Taxidermy is the process of preparing and stuffing a carcass.
The people who carry out taxidermy work are called taxidermists.
While anyone can take up taxidermy as a hobby, becoming a paid taxidermist requires skill and training.
Taxidermy is a growing field with room for new taxidermists, but you may spend several years learning the skills of the trade.
Here’s a detailed look at the career path and job expectations for a taxidermist.
You should first understand the basics of what a taxidermist is and what they do…
- What is a Taxidermist?
- Work Opportunities in the Taxidermy Industry
- What It’s Like to Be a Taxidermist
- Taxidermist Salary & Income
- Overview of the Taxidermist Industry
- Taxidermist Facts
- Jobs Related to Taxidermist
- Requirements, Skills, and Education Required for Taxidermists
- What Do I Need to Become a Taxidermist?
- What Education Does a Taxidermist Need?
- How to Become a Taxidermist
- Current Career Job Openings
- Frequently Asked Questions
What is a Taxidermist?
A taxidermist is a person who practices taxidermy.
They prepare or mount animals for display.
This often involves removing the skin from an animal carcass and preserving it.
Taxidermists often stuff or mount hunting trophies and wild animals.
They work for a business or as independent contractors, depending on the region and their experience level.
What is a Taxidermist Called?
A taxidermist may also be called an animal stuffer or an artificer. However, taxidermist is the most common name for a person who practices taxidermy.
What Does a Taxidermist Do?
A taxidermist preserves animal carcasses by stuffing them. The stuffed animal is typically put on display or mounted and hung on a wall. Depending on the animal, taxidermy may involve the following steps:
- Remove the skin from animal carcasses
- Prepare a model that resembles the animal’s form
- Attach the skin and additional parts to the model
- Prepare chemicals for preserving the skin, fur, and other parts
Work Opportunities in the Taxidermy Industry
The taxidermy industry is expected to grow due to the increased interest in hunting.
The increase in the number of hunters helps increase the need for taxidermists to mount hunting trophies or preserve small game.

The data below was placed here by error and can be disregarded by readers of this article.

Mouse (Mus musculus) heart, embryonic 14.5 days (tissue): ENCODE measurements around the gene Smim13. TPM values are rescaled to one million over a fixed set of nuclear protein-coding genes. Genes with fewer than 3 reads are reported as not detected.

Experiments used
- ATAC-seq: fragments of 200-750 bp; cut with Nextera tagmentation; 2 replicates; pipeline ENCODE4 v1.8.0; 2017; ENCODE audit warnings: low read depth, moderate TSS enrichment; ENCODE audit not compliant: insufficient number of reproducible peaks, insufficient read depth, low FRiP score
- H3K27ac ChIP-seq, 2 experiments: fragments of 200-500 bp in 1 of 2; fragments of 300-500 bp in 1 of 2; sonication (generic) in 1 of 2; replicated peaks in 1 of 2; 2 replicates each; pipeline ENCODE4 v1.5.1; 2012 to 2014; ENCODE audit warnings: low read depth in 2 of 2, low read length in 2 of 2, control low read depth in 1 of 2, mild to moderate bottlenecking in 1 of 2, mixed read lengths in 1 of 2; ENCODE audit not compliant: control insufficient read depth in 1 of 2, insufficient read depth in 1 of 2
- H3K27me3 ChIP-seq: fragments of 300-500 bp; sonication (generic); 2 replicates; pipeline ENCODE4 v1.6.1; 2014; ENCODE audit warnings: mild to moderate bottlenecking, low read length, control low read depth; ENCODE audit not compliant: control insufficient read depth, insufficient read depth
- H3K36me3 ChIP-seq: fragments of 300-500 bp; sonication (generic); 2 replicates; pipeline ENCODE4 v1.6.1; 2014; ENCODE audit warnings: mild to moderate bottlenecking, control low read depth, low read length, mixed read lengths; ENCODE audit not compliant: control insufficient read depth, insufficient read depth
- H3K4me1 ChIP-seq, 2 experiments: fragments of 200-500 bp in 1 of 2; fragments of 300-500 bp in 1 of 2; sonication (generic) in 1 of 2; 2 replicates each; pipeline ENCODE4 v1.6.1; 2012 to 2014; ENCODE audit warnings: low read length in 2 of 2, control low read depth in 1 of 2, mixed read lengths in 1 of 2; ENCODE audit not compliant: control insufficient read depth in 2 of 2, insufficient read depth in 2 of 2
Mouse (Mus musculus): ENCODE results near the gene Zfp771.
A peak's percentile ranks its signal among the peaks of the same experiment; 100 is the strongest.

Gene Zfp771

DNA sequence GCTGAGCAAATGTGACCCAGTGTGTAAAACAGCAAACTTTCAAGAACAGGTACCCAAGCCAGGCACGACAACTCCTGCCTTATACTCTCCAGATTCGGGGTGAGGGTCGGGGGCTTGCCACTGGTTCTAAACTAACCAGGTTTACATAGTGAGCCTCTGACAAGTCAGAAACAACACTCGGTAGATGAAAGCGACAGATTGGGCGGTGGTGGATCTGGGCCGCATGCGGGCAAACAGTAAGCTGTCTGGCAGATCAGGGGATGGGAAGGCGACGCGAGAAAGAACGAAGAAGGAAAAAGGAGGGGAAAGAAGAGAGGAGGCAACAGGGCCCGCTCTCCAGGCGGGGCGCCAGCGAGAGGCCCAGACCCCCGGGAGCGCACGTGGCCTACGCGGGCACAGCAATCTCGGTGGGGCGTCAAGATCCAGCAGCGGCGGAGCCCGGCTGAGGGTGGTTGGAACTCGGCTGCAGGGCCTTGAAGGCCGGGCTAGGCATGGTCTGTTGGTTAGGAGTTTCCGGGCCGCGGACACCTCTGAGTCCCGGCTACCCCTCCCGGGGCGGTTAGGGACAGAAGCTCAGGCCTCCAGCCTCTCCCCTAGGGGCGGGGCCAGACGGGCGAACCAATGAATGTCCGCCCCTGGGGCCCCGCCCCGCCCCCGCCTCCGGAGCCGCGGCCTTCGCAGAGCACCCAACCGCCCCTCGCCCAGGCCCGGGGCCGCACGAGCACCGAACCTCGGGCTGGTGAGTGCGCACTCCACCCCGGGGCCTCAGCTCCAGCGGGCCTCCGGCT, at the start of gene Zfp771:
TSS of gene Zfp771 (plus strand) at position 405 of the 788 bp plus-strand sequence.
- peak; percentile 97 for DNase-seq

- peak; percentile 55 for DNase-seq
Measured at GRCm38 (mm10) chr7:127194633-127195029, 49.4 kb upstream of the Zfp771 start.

Taxidermist Job Description
A taxidermist is responsible for preserving deceased animals.
Most taxidermists work with dead animals brought in by clients, such as hunters.
Some of the types of animals that taxidermists may stuff or mount include:
- Small game (rabbit, squirrel, and birds)
- Big game (lions, tigers, and exotic animals)
Top Taxidermist Jobs and Careers
Taxidermists may work for themselves or seek employment.
Many taxidermists start by looking for apprenticeships or attending taxidermy schools.
Where Can a Taxidermist Work?
Taxidermists may work for taxidermy shops, museums, or themselves.
Taxidermy shops specialize in stuffing and mounting all types of dead animals.
Museums may employ taxidermists to preserve animals for museum exhibits.
Taxidermists may also launch their own businesses and work as independent contractors.
What It’s Like to Be a Taxidermist
The work life of a taxidermist is unique, as you don’t typically need to follow a set schedule.
It’s an artistic pursuit that involves preparing displays using deceased animals.
Is Being a Taxidermist Hard?
Some people may find the artistic aspects of this job challenging.
If you lack natural artistic aptitude, this job becomes more of a challenge.
Taxidermists may find this job stressful when an animal hide rips, or they experience other setbacks.
However, the job is not overly stressful compared to other professions.
Common Taxidermist Workday
A taxidermist’s workday may start by reviewing their progress and looking over any upcoming projects.
They may try to reach a specific point or complete certain tasks by the end of each day based on their current backlog of projects.
Taxidermist Tasks & Duties
Tasks and duties for taxidermists include skinning animal carcasses, preparing the hide, and stitching the skin over a model to recreate the look of the animal.
Taxidermist Work Hours & Schedule
The work hours vary.
You may need to put in more hours when finishing up a large project but should typically work less than 40 hours per week. You may even set your schedule.
Taxidermist Dress Code
Taxidermists rarely need to follow a specific dress code.
Does This Career Field Embrace Work/Life Balance?
Taxidermy can provide a great work/life balance, especially for those who go into business for themselves, as you can set your own hours.
Taxidermist Salary & Income
Taxidermists can make a stable living with this career, depending on their skill level and type of employment.
Here’s a closer look.
Taxidermists with minimal experience can supplement their income by offering taxidermy services.
A full-time taxidermist job may provide greater stability and higher pay.
With years of experience and a growing client list, a taxidermist may earn a considerable amount of money each year.
How Much Do Taxidermists Make?
According to the Economic Research Institute (ERI), the average taxidermist earns about $48,313 per year.
However, the ERI also predicts the salary to increase 11% to $53,866 by 2027.
Overview of the Taxidermist Industry
Here’s an overview of what you can expect from the taxidermy industry…
Taxidermist Field: Career Progression
Taxidermists often start as apprentices when working for a taxidermy shop.
Museums and universities often prefer to hire taxidermists with previous experience.
Taxidermists with adequate experience and artistic abilities may go into business for themselves with their own client lists.
Is Taxidermist a Good Career?